Jocelyn Downie, Matthais Schmidt, Nuala Kenny, Ryan D’Arcy, Michael Hadskis, and Jennifer Marshall
In this paper, we first briefly describe neuroimaging technology, our reasons for studying magnetic resonance imaging (MRI) technology, and then provide a discussion of what we have identified as priority issues for paediatric MRI research. We examine the issues of respectful involvement of children in the consent process as well as privacy and confidentiality for this group of MRI research participants. In addition, we explore the implications of unexpected findings for paediatric MRI research participants. Finally, we explore the ethical issues concerning advances in functional MRI. This paper aims to provide a clear description of priority paediatric MRI research ethics issues to make some preliminary recommendations regarding next steps.
Corpus Interruptus: Biotech Drugs, Insurance Providers and the Treatment of Breast Cancer and Erratum
Jane E. Schultz
In researching the biomedically-engineered drug Neulasta (filgrastim), a breast cancer patient becomes aware of the extent to which knowledge about the development and marketing of drugs influences her decisions with regard to treatment. Time spent on understanding the commercial interests of insurers and pharmaceutical companies initially thwarts but ultimately aids the healing process. This first-person narrative calls for physicians to recognize that the alignment of commercial interests transgresses the patient’s humanity.
Yvette E. Pearson
In this paper I examine the prevailing assumption that there is a right to procreate and question whether there exists a coherent notion of such a right. I argue that we should question any and all procreative activities, not just alternative procreative means and contexts. I suggest that clinging to the assumption of a right to procreate prevents serious scrutiny of reproductive behavior and that, instead of continuing to embrace this assumption, attempts should be made to provide a proper foundation for it. I argue that the focus of procreative activities and discourse on reproductive ethics should be on obligations instead of rights, as rights talk tends to obfuscate recognition of obligations toward others, particularly those who bear the most significant burdens of the procreative process. I examine some possible foundations of a right to procreate as well as John Robertson’s thoughtful account of “procreative liberty” but conclude that at the present time there exists no compelling account of a right to procreate. Finally, I conclude that in the absence of a satisfactory account of a right to procreate, we should refrain from grounding practices or polices on the assumption that there is such a right.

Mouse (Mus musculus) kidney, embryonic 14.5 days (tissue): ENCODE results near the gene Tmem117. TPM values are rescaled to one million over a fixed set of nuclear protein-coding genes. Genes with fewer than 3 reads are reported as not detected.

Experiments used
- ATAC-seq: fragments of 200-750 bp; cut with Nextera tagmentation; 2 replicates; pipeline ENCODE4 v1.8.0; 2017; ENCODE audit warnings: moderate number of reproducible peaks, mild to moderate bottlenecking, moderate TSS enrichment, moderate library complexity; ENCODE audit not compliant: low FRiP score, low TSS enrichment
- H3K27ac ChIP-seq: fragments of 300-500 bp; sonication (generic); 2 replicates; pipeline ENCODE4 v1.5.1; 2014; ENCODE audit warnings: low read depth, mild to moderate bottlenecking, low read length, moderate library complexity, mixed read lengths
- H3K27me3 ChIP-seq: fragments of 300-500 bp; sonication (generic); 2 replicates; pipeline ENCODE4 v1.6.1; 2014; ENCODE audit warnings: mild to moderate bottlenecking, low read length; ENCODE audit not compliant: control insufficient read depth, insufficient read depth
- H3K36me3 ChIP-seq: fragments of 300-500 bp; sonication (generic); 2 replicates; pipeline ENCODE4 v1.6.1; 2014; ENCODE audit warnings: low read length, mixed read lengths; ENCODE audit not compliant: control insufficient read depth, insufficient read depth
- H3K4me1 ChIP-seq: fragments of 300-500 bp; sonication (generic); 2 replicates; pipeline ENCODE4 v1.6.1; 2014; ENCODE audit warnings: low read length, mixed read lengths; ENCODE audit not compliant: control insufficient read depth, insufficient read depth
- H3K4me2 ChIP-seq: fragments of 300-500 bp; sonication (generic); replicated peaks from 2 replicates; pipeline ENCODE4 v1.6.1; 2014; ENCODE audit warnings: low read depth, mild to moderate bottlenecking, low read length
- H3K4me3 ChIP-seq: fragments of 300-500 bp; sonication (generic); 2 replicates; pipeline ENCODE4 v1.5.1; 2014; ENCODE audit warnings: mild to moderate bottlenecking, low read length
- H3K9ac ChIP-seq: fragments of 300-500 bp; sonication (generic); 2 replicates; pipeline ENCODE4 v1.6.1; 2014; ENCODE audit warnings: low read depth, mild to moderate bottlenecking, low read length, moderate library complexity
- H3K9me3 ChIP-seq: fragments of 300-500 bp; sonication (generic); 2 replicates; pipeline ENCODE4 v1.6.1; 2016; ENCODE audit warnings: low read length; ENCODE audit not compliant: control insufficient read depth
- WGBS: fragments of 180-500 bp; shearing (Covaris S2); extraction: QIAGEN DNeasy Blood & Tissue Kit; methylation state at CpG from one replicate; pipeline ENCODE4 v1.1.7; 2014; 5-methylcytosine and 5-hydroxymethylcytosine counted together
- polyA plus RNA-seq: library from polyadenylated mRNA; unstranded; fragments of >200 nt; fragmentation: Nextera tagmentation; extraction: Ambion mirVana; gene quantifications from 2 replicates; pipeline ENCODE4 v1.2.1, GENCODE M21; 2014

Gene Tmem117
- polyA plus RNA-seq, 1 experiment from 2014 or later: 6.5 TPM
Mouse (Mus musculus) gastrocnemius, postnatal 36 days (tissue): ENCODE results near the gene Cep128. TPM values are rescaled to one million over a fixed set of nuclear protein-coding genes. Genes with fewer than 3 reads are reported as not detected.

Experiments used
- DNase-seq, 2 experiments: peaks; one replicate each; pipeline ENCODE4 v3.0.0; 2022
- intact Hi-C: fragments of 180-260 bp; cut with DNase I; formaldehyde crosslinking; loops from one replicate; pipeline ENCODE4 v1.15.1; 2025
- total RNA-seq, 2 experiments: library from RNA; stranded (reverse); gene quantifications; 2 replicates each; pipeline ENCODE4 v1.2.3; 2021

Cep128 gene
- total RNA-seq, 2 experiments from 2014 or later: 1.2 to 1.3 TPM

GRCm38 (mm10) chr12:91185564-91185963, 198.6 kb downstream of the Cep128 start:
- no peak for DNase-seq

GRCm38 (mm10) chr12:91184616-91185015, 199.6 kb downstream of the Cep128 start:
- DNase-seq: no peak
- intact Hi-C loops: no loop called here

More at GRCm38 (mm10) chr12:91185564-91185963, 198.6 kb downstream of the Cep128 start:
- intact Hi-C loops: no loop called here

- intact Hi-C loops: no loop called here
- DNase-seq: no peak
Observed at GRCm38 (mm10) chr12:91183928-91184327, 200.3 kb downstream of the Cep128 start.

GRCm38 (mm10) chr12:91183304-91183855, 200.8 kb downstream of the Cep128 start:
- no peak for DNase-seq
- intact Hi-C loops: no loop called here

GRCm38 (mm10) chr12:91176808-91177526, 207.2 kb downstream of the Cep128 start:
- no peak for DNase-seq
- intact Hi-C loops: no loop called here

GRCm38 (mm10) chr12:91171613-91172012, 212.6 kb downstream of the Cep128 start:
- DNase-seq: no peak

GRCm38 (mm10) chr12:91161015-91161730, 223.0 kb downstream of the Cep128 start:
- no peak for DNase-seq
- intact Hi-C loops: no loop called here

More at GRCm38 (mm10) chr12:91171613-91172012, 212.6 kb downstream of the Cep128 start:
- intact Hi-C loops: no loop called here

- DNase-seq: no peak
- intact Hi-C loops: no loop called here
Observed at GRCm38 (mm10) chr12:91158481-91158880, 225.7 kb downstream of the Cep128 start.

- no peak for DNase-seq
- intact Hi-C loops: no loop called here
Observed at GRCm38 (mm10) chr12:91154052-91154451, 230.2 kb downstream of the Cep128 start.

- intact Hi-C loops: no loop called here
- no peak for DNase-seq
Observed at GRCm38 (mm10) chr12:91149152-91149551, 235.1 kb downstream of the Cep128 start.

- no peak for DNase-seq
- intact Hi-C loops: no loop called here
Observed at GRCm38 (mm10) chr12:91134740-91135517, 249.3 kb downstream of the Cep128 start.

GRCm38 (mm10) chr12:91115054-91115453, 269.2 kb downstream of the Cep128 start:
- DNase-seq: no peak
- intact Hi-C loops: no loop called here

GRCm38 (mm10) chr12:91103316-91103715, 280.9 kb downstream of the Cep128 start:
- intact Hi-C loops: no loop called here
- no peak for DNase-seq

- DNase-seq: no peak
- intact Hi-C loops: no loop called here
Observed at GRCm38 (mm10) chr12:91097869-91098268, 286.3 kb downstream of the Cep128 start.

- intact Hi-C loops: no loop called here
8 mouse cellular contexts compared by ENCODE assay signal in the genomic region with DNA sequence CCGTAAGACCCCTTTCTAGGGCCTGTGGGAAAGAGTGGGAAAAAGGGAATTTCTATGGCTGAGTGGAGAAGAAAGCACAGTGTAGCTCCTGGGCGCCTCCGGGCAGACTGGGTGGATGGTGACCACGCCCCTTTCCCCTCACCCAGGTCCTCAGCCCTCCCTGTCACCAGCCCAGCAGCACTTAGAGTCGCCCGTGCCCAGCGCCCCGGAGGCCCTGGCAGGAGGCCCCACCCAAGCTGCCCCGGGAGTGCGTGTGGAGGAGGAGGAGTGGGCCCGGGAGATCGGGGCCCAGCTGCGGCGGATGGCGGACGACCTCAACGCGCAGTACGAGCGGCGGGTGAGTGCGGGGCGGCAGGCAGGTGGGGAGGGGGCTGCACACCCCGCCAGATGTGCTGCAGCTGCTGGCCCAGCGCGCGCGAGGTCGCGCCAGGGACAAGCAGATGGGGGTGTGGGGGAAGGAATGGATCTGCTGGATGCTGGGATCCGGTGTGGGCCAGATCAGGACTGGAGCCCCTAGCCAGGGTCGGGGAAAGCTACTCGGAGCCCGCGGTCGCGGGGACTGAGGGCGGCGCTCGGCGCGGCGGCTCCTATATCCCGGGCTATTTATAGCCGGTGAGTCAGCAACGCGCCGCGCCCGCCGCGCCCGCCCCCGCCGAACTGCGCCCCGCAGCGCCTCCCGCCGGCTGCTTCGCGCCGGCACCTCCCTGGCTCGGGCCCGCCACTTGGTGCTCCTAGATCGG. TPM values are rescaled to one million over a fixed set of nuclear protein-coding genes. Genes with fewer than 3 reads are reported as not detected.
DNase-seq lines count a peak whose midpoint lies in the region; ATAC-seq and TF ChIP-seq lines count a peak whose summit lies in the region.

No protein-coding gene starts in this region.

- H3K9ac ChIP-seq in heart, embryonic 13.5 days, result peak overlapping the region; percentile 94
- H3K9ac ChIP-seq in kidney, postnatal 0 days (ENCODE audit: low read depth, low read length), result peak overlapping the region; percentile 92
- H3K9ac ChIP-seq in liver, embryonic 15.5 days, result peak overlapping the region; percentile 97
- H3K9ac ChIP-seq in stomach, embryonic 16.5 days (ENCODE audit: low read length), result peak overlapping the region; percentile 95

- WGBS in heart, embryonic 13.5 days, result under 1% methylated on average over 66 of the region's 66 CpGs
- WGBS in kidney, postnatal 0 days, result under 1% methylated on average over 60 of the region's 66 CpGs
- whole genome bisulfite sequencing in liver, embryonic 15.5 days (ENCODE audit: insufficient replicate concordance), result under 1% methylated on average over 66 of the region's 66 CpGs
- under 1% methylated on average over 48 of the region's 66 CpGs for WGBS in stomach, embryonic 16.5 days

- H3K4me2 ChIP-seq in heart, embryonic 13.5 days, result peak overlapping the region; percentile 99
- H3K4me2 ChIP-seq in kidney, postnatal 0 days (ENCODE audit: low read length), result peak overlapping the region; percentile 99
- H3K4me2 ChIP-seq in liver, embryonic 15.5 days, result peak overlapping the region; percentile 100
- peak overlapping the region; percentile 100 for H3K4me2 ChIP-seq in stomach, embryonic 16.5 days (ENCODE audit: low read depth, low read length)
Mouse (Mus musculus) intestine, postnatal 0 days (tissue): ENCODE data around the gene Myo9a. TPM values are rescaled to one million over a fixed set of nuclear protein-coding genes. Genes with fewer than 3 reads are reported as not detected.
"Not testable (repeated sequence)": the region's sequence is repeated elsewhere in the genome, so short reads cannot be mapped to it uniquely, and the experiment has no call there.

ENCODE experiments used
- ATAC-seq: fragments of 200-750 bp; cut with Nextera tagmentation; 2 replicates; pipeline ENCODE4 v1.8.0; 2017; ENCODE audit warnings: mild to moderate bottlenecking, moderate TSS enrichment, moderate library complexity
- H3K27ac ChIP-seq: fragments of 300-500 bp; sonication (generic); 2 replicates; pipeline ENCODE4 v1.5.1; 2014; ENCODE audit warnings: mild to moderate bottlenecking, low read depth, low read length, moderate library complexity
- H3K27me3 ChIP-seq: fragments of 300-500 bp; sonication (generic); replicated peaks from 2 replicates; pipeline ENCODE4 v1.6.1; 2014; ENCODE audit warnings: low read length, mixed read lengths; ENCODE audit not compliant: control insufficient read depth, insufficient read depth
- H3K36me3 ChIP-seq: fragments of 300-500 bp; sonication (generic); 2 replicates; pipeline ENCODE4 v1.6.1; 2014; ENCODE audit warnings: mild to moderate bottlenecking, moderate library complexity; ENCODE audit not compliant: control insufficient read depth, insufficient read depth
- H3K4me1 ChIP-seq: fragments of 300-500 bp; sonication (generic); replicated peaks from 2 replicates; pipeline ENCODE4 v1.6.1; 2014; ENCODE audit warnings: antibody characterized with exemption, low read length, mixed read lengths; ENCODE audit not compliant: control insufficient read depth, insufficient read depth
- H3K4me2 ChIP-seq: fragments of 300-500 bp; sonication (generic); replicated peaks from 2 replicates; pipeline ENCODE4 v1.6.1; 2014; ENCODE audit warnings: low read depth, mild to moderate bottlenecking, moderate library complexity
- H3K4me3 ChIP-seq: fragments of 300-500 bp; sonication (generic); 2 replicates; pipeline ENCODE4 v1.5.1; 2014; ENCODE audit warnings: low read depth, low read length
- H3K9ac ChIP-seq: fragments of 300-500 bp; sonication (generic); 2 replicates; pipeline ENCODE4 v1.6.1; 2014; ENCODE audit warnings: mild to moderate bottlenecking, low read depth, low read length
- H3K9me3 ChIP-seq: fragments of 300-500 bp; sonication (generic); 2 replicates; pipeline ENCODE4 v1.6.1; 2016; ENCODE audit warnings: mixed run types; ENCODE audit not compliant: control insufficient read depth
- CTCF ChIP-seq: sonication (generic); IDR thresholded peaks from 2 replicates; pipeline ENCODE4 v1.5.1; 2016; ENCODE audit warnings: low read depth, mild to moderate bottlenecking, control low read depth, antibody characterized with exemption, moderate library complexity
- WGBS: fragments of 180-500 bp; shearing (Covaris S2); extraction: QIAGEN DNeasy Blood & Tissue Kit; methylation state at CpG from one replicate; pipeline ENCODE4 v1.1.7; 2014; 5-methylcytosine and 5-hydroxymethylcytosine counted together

This article was originally published in the Journal of Bioethical Inquiry 4(1): 77–78, doi:10.1007/s11673-007-9038-5. It is reprinted here for the sake of coherence.
Carrie Ritchie, Peter Baker, Ian Buchanan, and Peter Magee